It is this innate conservatism that Boris Johnson tapped into with such success in 2019.
The industrial North is not a single entity, of course.
But there are strong uniting factors, the main one being decades of relative neglect.
The strikes and industrial decline of the 1970s were followed by the inevitable but deeply scarring Thatcher reforms and a chronic lack of subsequent investment.
Northern Tory MPs are looking to Boris for change and are understandably dismayed that he stands accused once more of over-promising and under-delivering.
Labour’s taunt that his levelling up agenda has fallen at the first hurdle resonates with their constituents.
However, they must also recognise some of the things he has achieved. In tandem with the impressive Tees Valley mayor Ben Houchen, he has brought new industry, employment and hope to a once deprived area.
Some Whitehall functions are being moved north, notably the new economic campus in Darlington, where hundreds of Treasury officials will work.
Labour leader Sir Keir Starmer (centre) visiting the Bradford Wholesale market with shadow chancellor Rachel Reeves (right) and Metro Mayor Tracy Brabin (left)
There has already been considerable expansion of green jobs in the North, with more to follow. New money has also been found to revivify struggling High Streets.
And although the HS2 project has been scaled down, some £96billion will still be spent on the new Integrated Rail Plan, overhauling Inter-City links across the North and Midlands. This is a colossal amount of money and should not be sneered at.
Red Wall members should also remember they owe their positions in Parliament almost entirely to the PM, without whom most couldn’t have hoped to be elected.
They are now Tory MPs and must work with him to achieve their aims, not against him. For his part, Boris has to do better. The recent pain inflicted on the party was entirely avoidable.
The Owen Paterson affair, which began it all, should never have happened.
Mr Paterson broke the rules by engaging in paid lobbying while an MP and a 30-day Commons suspension was recommended after an investigation by the standards commissioner.
If he had served his penance quietly, the whole thing would have been quickly forgotten.
Instead, the PM sprang to his defence (probably without reading the report into his misdemeanours) and whipped the party to support him.
He also tried to destabilise the standards commissioner who ruled against him.
However well intentioned, this was a wretched decision which backfired spectacularly and caused his party no end of damage — all self-inflicted.
Another confession. I was present at, and had a supporting role in organising, the now infamous Garrick Club dinner for old Daily Telegraph hacks, at which the plot to save Mr Paterson was allegedly sealed.
Boris was there, but if he was hatching a conspiracy of any kind, he hid it exceptionally well.
There were 32 people present and he spent most of the time bounding around the tables reacquainting himself with old colleagues, pausing only briefly to make an entertaining but uncontroversial speech.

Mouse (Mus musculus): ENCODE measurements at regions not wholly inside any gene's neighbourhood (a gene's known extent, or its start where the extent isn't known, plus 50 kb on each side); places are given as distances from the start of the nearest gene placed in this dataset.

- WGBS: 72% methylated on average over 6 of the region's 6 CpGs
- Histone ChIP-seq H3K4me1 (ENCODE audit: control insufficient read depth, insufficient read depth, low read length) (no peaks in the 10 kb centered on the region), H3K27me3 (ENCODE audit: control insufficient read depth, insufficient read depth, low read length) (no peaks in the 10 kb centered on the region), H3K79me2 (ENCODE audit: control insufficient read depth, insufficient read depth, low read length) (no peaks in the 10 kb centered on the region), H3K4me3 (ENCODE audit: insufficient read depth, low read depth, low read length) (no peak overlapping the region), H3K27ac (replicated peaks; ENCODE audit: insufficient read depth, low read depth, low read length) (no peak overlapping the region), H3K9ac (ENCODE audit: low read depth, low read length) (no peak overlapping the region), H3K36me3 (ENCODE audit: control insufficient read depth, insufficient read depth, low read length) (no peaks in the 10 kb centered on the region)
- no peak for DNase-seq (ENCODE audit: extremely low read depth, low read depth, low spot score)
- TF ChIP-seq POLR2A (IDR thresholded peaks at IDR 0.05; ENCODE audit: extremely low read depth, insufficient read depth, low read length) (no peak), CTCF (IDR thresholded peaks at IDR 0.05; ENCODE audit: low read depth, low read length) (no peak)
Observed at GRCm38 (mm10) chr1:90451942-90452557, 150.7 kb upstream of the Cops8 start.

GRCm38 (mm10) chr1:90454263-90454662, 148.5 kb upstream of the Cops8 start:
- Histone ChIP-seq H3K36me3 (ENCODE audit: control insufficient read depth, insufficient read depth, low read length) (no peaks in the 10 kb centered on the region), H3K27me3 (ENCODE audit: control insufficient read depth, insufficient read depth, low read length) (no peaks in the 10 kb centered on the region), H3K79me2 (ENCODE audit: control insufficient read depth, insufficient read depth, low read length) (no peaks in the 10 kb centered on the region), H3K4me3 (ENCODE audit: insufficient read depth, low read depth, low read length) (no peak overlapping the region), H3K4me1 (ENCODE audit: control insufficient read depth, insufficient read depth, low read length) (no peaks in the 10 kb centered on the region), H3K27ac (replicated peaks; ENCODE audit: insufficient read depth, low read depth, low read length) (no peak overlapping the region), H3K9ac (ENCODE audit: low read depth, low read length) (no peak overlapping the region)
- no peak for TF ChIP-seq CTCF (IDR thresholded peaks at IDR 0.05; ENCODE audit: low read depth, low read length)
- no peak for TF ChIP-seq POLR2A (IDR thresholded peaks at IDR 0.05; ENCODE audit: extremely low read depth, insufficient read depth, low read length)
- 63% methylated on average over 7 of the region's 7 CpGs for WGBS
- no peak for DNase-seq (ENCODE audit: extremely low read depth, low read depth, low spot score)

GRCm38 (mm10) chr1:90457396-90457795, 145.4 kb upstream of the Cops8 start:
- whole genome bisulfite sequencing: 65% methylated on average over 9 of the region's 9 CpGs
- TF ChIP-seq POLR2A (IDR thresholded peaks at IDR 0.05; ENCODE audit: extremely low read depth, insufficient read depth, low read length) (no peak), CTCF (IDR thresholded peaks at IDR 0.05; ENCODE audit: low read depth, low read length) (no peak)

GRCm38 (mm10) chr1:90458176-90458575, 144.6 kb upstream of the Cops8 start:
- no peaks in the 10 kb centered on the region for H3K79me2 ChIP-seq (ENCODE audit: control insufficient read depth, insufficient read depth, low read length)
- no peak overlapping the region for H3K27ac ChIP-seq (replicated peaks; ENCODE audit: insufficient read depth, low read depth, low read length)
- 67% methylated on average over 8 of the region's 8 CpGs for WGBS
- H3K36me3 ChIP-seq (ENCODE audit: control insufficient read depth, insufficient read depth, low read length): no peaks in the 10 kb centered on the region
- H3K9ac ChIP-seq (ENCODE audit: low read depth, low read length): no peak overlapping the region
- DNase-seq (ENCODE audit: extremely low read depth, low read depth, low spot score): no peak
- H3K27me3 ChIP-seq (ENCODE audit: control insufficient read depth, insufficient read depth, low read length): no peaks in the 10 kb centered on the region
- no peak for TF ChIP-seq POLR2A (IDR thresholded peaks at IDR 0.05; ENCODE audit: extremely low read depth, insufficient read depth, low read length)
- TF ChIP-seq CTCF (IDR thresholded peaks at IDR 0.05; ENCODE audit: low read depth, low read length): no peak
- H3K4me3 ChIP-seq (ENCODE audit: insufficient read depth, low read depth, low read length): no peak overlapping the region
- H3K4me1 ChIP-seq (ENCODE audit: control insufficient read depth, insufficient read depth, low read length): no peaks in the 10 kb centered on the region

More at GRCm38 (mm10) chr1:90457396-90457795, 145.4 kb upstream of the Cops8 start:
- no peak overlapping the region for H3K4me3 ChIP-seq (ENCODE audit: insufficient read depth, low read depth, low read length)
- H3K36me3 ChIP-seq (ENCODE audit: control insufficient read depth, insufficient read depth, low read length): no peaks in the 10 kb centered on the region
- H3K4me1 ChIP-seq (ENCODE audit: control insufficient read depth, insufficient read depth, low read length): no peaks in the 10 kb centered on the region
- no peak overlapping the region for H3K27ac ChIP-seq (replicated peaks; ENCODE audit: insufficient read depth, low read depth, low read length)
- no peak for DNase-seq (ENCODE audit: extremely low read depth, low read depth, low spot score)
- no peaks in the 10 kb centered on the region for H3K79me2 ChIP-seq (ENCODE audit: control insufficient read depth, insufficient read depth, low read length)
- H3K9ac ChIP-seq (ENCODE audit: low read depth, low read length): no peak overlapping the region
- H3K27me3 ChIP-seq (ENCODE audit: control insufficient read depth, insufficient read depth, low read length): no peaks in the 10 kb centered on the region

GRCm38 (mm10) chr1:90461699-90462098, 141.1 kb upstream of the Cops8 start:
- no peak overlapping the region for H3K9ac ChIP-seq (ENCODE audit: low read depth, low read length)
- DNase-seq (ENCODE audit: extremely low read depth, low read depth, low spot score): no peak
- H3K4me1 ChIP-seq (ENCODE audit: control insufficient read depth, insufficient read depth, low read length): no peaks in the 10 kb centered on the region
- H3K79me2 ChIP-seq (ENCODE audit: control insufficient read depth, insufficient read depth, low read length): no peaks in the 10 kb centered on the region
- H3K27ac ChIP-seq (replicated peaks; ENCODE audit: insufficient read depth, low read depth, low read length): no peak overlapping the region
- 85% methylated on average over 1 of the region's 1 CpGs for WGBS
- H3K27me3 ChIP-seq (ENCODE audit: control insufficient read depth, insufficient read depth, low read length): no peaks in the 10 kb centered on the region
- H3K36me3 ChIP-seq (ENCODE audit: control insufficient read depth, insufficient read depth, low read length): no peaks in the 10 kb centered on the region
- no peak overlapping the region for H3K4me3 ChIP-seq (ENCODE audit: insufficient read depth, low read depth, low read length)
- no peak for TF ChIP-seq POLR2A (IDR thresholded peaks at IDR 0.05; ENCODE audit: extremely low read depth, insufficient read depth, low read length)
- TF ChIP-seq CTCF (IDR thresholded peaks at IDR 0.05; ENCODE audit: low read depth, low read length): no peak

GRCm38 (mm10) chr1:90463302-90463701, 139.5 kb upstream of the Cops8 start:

To clear up a number of other misrepresentations, it has been widely described as an all-male affair. It wasn’t. There were a number (admittedly small) of women there, one of whom gave a brilliant address.
Former Telegraph editor and public Paterson apologist Charles Moore is said to have hosted it. He didn’t.
Boris Johnson with his wife Carrie at the Conservative Party Conference in 2019. He is alleged to have made cruel remarks about her at the Garrick Club dinner
Most shockingly, Boris is said to have made cruel and disparaging remarks about his wife Carrie, which many allegedly heard and were ‘astonished’ by.
I was sitting six feet away from him and it’s news to me, as it was to several other attendees I have asked about it.
I understand the source of the story claims the remarks were heard by 30 people, suggesting it must have been said during his speech.
This being the age of the iPhone, the speech was recorded by one of the diners as a memento. Carrie isn’t even mentioned.
The evening has been characterised by some media outlets as some unreconstructed, port-swilling, Stilton-guzzling, boys’ club extravaganza.
In fact, it was simply a reunion of old friends.
The menu was chosen largely for its cheapness, and the wine was the Garrick equivalent of house red. No caviar, no cote de boeuf, no Stilton — or indeed any other cheese.
It’s unfortunate that, because Boris was always an outsider, now he’s PM he has few political allies or counsellors in Westminster.
He initially staffed No. 10 with people from his time as London mayor and in the Vote Leave campaign.
Most have gone, leaving him perilously short of hands to retrieve the ball when he drops it — or, ideally, before.
The row over who paid for the refurbishment of his Downing Street flat is a prime example of Boris’s sometimes stunning lack of attention to detail.
Detail matters. Probity and financial integrity matter. And so does keeping your promises.
The PM has a long-standing love of grand projects — even if the chance of them ever coming to fruition is negligible.
An island airport in the Thames estuary, a tunnel from Stranraer in western Scotland to Larne in Northern Ireland, even a roundabout under the Isle of Man.
Imaginative projects, but all hopelessly quixotic.
Two years ago, Boris acknowledged that the Red Wall constituencies had merely ‘lent’ him their votes.
If he wants to make that arrangement more permanent, he must earn their continued trust.
He is certainly capable of doing it, but it will take hard work and sharp focus.
Of course he needs vision, but levelling up is not just about flights of fancy or high-blown rhetoric.
It requires targeted, sometimes incremental improvements to connectivity, economic prospects, training, education and quality of life.
Illegal immigration, too, must be tackled as a matter of extreme urgency.
Taking back control of our borders was a key issue during the referendum debate — particularly in the North.
For all the recent setbacks, the PM still has political capital in the bank.
He has delivered Brexit, won a landslide and presided over the vaccine miracle which is slowly beating the worst health crisis we have seen in a century.
And let’s not forget, he routed Corbynism.
The Tories may have made some bad decisions during the pandemic, but just imagine if Mr Corbyn, John McDonnell and Diane Abbott had been in charge!
Worryingly though, there is a dangerous sense of drift around the Government right now and Labour is making hay without really having to try.
Boris is a remarkable politician and a proven winner.
And for all the hysteria, he is by no means holed below the water line.
But to use his own words, he needs to prenez un grip, if he is to stop those borrowed Red Wall votes being repossessed.
The words of former New York governor Mario Cuomo come to mind. ‘Campaign in poetry, govern in prose.’